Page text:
King of the Scene

British Columbia reigns on the mountain biking scene for a damn logical reason: it's just that good. We profile some of the best—and some of the least-known—fat-tire hot spots.
Cycling the River Runs
HEAD DOWN, HEARTRATE UP: Cycling the River Runs Through It trail near Whistler (Jason Sumner)
What Is Freeriding?
The nature of freeriding makes definitive definition difficult, but in general terms itÂ’s the free-spirited middle ground between downhill and cross-country mountain biking. Freeride bikes typically weigh at least ten pounds more than their cross-country counterparts. The beefier construction and added suspension travel (usually six to eight inches front and rear, versus the three to four inches allotted to full-suspension cross-country bikes) allows them to stand up to the pounding of jumps, drops, and the occasional crash. But unlike most downhill bikes, freeride models remain light enough to be pedaled uphill. The style of riding runs the gamut, but usually involves large drop-offs, jumps, and manmade stunts and obstacles such as elevated bridges, log rides, and teeter-totters.

Unless you've been living under a bridge in the woods—and not riding over one—you've heard by now that British Columbia is among the world's premier mountain biking destinations. Canada's westernmost province has earned Mecca status in the fat-tire world, and if you don't believe it just ask the 20,000 people who showed up at Whistler's base-area village for July 2007's Crankworx Slopestyle finals. It was a banner year for the judging-based Super Bowl of the adrenaline-fueled freeride scene, which broke event attendance records and drew all-time-high number of riders to the famed chairlift-served Whistler Mountain Bike Park.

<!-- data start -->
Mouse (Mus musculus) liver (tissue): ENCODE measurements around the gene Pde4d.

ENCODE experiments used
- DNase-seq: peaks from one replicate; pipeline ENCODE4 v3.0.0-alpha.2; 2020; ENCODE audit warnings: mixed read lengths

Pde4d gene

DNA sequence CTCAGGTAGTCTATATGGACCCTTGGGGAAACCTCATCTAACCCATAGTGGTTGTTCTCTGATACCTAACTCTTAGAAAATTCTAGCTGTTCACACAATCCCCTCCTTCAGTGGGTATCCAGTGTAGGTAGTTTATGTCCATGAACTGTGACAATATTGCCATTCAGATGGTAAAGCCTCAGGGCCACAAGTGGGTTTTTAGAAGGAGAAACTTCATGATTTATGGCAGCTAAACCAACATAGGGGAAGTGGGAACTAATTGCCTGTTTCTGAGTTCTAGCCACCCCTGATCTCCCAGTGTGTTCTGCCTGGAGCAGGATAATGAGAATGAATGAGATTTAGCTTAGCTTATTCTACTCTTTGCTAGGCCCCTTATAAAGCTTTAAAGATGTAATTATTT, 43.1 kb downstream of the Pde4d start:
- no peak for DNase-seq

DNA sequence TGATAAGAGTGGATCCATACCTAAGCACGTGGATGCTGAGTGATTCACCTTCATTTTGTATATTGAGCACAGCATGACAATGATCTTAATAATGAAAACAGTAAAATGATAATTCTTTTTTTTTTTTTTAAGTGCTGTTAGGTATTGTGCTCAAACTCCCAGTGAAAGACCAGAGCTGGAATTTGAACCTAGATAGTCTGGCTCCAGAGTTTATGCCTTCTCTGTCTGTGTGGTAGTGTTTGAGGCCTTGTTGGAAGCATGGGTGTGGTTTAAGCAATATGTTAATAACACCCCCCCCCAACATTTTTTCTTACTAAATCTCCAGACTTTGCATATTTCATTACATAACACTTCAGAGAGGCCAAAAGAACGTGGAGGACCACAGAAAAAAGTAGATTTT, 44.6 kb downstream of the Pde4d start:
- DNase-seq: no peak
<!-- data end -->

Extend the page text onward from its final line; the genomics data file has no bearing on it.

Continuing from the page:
But riding in British Columbia is not the sole realm of Red Bull-swigging teenagers wearing full-face helmets and riding 40-pound freeride bikes. This year also marked the debut of the B.C. Bike Race, a seven-day cross-country epic that led an international field of riders on a testing 300-mile journey from the southern tip of Vancouver Island up into the mountains around Whistler.

Together these two events shined a bright light on BC's stunning variety of mountain biking terrain. Whether you're looking for skill-building beginner singletrack or a courage-testing expert adventure, British Columbia is a must to-do on any mountain biker's life list.

Here's an insider's look at six of the province's top riding destinations, all within a daytrip of cosmopolitan Vancouver, the country's third largest city.

Published: 10 Sep 2007 | Last Updated: 15 Sep 2010
Details mentioned in this article were accurate at the time of publication


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